We’ve lost a lot that was good
Well, here we are half way through January already, the evening light is now hanging around just a little longer. I may be unusual but I always feel a little better when Christmas is out of the way and we are past midwinter, writes Mayor of Peterborough Cllr Chris Ash.
I hope you all had a good break. You can tell Christmas is done – Easter eggs are now in the shops. With shops open on Boxing Day I guess for some it was an extremely short break.
My Christmas Day was spent with others at the hospital, Salvation Army and a quick visit to the Helping Hands team at St Mary’s Church. It is heartwarming to know that there are many people out there providing a little comfort to those in greater need.
For many, the Christmas break was all too short, if they got one. Our appreciation must go to those who worked over the holidays.
I do miss the small traditional shops. In our city centre they are a rarity. We seem to lack the small traditional butcher, baker or grocer. In other towns they still seem to hang on. Does that say something about how Peterborough has evolved, or the nature of retailing?
I think where our leaders and planners went wrong was to sweep away as much as they could, clearing everything in their path and not understanding what held the life of everyday people together. I think there was a failure to understand people’s needs, and in sweeping away everything we lost a lot of what we was good and could have been worked on to make even better.
We used to look forward to having fresh local produce come into the shops - we looked forward to new potatoes, the first of the strawberries, fresh runner beans and the first of the local tomatoes, which we ate as you would any piece of fruit.
Burgers were rissoles and made in the local butchers along with the sausages, and the lads that worked there showed us how to disembowel a chicken – access from the flat next door to the garden was through the butchers’ prepping area!
By the way, if you are wondering, I did not grow up in an idyllic village but grew up on a busy shopping street in North London and my parents secured a large flat above the grocer’s shop where my mum worked. Those days most families rented, few had telephones and even fewer had cars.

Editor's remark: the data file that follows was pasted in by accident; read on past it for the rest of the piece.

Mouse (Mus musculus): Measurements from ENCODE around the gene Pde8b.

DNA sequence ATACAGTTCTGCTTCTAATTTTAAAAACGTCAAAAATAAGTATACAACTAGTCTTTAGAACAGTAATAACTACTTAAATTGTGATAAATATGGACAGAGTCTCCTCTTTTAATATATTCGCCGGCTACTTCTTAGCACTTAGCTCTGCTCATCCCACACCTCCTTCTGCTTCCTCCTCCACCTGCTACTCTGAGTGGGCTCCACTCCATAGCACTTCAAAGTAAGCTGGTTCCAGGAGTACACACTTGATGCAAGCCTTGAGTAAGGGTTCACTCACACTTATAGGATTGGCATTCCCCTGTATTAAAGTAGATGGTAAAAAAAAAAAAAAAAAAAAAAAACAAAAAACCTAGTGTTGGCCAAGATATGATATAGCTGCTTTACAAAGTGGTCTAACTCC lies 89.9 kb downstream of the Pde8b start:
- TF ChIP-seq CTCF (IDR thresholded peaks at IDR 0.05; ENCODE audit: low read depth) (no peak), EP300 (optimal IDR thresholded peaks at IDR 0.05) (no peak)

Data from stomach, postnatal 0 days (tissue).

But, is today’s all-year-round-supply good for the planet? Is it good to have stuff transported thousands of miles? Lettuce grown in Spain, or beans from Senegal? More often than not grown and harvested using cheap labour in areas more suited to other crops, where the land could probably be put to better use to benefit local people.
I reckon local produced stuff picked when it’s fresh and ripe tastes far better.
Pre-EU days I don’t recall talk of perceived shortages due to labour issues - okay we did import items from Commonwealth countries, but we also had a lot of home grown stuff. So perhaps with the food shortages forecast by the post Brexit pundits we need to be out digging!
I write after Tuesday’s vote in the Commons, but ahead of the vote of ‘no confidence’.
And so what of Brexit?
To Brexit or not to Brexit - that is the question:
Whether itis nobler in the mind to suffer
The slings and arrows of outrageous Boris
Or to take arms against a sea of troubles
And by opposing, end them.
Devoutly to be wished. To die, to sleep--
To sleep--perchance to dream: aye, there’s the rub,
That makes calamity of a deal or no deal .
For who would bear the whips and scorns of the party
The pangs of despised policy , the law’s delay,
The insolence of office, and the vote of no confidence puzzles the will.